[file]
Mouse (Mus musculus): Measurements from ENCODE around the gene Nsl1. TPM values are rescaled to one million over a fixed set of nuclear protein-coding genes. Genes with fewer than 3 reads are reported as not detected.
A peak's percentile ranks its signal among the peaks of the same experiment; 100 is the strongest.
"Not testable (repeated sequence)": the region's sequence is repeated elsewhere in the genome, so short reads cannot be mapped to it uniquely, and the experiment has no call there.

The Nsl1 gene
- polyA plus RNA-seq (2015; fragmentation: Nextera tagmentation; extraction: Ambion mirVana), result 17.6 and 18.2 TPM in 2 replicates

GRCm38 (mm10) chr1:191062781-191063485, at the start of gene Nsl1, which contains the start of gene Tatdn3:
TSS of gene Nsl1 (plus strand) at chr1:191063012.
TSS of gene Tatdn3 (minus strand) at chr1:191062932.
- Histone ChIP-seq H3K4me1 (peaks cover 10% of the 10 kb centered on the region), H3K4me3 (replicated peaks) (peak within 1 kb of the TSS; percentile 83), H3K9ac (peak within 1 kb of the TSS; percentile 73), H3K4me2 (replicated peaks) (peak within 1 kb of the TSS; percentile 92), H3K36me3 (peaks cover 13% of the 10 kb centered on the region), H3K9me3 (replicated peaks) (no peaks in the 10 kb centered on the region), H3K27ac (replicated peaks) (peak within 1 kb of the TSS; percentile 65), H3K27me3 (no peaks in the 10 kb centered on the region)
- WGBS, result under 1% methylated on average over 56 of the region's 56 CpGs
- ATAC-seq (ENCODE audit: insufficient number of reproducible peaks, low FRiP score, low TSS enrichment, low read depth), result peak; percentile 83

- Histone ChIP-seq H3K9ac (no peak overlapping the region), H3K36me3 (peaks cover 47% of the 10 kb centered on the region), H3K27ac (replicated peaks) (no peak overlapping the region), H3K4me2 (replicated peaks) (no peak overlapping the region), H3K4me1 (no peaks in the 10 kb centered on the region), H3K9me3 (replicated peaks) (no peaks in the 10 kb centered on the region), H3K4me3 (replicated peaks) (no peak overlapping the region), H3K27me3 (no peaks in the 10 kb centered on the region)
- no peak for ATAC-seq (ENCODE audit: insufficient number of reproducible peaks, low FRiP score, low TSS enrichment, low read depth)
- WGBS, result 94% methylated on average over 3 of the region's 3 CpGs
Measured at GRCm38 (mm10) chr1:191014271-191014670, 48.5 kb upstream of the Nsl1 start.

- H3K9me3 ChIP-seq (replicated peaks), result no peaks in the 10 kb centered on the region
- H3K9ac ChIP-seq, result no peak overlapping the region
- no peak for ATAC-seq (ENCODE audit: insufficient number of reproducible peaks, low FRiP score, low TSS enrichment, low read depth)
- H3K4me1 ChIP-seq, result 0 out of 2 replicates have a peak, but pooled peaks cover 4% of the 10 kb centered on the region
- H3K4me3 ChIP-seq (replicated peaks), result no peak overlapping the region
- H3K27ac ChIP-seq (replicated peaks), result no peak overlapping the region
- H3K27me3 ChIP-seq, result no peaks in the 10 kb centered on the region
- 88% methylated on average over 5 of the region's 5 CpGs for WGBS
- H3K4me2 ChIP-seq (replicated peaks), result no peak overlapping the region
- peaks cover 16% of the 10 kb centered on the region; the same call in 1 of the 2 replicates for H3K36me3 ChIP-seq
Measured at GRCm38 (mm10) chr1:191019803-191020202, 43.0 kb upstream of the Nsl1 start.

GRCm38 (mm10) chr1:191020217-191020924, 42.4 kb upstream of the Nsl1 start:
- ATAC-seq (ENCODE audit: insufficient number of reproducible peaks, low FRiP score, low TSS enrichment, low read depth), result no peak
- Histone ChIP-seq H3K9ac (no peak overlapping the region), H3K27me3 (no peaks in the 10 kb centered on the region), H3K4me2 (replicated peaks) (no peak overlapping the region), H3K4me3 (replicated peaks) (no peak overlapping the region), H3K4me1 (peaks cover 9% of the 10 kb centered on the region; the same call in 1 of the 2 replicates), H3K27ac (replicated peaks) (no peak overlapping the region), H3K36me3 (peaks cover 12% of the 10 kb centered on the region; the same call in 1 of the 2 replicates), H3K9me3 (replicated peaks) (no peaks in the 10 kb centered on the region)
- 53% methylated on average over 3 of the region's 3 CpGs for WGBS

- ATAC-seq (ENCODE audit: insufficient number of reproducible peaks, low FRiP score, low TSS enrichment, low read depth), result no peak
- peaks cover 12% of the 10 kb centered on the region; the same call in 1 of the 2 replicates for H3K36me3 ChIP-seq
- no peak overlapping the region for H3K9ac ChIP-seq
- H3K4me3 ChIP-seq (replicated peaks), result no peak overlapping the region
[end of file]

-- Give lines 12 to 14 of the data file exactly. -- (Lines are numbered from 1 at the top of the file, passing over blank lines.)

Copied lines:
- Histone ChIP-seq H3K9ac (no peak overlapping the region), H3K36me3 (peaks cover 47% of the 10 kb centered on the region), H3K27ac (replicated peaks) (no peak overlapping the region), H3K4me2 (replicated peaks) (no peak overlapping the region), H3K4me1 (no peaks in the 10 kb centered on the region), H3K9me3 (replicated peaks) (no peaks in the 10 kb centered on the region), H3K4me3 (replicated peaks) (no peak overlapping the region), H3K27me3 (no peaks in the 10 kb centered on the region)
- no peak for ATAC-seq (ENCODE audit: insufficient number of reproducible peaks, low FRiP score, low TSS enrichment, low read depth)
- WGBS, result 94% methylated on average over 3 of the region's 3 CpGs